If you work in a long-term care facility, you may face your share of combative patients. Dealing with someone who's combative can be difficult, especially when they're elderly. It's important to know that there is usually an underlying reason for the combativeness. Once you recognize the cause, you can work to alleviate the behavior. Here are four steps you can take to reduce combativeness in elderly patients.
Consider Their Personal Needs
When caring for the elderly, it's important to consider their personal needs. They've spent their lifetime providing for their own care. Suddenly, they're in a position where they can no longer provide for those needs. If you're trying to reduce combative episodes, consider the moments when the episodes erupt. For instance, does the combativeness begin at bath time? If so, it may be due to their discomfort at being undressed. Consider giving them a towel to cover up with while you're bathing them.
Provide a Calming Environment
When it comes to combative behavior in the elderly, it's important to provide a calming environment. Try to maintain a calming effect on your patient. For instance, utilize soft music in the room to de-escalate a stressful situation. If they're able to, try taking them for a walk to provide them with a more soothing environment. It's also important to listen to your patient. Active listening can help soothe the situation when combativeness is escalating.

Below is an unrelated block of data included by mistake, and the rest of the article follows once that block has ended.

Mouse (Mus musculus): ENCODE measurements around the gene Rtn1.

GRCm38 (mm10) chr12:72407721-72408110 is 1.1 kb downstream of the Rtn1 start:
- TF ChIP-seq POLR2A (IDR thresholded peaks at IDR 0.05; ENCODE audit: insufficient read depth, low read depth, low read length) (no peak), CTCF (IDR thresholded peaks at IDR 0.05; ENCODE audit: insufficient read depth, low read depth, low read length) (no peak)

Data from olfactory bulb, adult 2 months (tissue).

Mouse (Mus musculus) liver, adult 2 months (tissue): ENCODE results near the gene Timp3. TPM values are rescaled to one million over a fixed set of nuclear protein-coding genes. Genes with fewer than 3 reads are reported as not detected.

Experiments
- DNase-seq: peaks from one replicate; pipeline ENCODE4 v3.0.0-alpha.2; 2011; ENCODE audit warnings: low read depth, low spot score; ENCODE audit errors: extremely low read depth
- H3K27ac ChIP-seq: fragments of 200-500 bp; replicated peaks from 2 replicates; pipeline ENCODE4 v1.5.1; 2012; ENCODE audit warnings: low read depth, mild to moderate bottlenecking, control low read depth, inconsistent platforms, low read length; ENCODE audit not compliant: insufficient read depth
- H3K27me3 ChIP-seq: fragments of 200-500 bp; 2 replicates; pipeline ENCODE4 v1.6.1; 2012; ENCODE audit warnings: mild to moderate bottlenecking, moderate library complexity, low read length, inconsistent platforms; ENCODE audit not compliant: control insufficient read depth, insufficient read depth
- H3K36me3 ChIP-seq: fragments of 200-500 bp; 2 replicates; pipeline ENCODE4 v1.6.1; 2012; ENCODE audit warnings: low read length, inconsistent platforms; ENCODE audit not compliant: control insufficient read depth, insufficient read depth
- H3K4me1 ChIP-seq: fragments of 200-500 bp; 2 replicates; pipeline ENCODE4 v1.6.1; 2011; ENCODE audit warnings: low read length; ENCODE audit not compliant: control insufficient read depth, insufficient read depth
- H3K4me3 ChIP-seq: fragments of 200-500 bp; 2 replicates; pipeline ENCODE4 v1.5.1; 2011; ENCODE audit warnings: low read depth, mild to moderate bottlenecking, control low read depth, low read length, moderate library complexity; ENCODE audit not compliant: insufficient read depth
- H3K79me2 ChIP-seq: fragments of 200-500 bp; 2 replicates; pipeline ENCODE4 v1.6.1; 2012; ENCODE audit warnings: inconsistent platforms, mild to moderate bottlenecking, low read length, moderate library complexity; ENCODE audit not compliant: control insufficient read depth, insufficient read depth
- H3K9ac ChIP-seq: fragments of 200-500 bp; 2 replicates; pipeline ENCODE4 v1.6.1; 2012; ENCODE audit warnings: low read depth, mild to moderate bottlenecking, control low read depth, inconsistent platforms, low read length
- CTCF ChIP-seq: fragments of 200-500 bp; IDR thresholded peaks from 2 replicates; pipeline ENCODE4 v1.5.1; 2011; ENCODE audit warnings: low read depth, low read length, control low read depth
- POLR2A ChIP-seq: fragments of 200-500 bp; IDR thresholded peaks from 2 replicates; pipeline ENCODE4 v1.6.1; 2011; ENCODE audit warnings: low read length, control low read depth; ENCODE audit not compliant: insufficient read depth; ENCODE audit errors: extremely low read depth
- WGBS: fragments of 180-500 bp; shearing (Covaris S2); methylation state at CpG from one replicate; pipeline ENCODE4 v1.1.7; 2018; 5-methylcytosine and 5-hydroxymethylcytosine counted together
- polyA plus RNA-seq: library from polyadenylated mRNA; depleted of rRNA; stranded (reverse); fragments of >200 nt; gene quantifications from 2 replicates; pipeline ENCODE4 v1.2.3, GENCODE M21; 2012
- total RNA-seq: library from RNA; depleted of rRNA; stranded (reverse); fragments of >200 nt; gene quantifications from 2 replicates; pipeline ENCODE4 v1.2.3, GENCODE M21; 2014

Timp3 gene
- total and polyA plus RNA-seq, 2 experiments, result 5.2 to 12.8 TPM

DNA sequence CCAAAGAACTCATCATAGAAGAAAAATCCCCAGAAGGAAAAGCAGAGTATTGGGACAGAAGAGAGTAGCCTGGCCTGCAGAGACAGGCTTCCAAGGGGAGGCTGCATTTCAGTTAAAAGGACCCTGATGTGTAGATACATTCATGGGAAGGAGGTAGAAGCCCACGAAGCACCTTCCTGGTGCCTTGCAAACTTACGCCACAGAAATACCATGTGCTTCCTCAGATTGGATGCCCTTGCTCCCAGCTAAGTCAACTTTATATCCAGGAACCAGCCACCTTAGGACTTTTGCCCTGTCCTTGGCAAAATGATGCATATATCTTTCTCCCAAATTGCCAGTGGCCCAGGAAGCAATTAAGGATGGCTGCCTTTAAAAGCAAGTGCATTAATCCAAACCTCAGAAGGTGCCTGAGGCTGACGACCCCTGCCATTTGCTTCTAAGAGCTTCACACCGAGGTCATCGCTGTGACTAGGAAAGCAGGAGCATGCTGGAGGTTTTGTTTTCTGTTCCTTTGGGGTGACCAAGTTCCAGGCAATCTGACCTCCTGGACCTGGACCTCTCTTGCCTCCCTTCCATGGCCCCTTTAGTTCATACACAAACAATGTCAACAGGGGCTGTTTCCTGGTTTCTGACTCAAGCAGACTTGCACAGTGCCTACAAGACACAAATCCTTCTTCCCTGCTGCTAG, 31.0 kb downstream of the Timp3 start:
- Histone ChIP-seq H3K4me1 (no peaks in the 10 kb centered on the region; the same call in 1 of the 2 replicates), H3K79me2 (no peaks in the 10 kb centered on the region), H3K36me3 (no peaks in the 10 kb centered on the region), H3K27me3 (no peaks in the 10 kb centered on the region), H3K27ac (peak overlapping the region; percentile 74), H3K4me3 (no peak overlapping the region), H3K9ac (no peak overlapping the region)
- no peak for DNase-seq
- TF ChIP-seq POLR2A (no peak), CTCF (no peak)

Avoid Drastic Changes
If you're working with a patient who has combative tendencies, you want to avoid making drastic changes. Drastic changes can increase stress and agitation, which can invite combative episodes. You can help reduce the combative episodes by keeping the routine as constant as possible. This is particularly important when it comes to meals and personal hygiene. Room changes are another issue that can increase combativeness. If you're going to need to change your patients rooming situation, be sure to make the changes slowly. This will give your patient time to adjust.
Monitor Health Concerns
You might not realize this, but changes in health can also lead to combative episodes. Illnesses, dementia, medication interaction, and even pain, can alter a patients personality, and force them into combativeness. If you notice changes in your patients behavior, and you've eliminated all other possible sources for the combativeness, there might be an underlying medical condition that's causing the combativeness.
If you're working with the elderly, there may be situations that induce episodes of combativeness. Use the methods provided here and a behavior assistant to help keep your patients calm, and avoid combative episodes.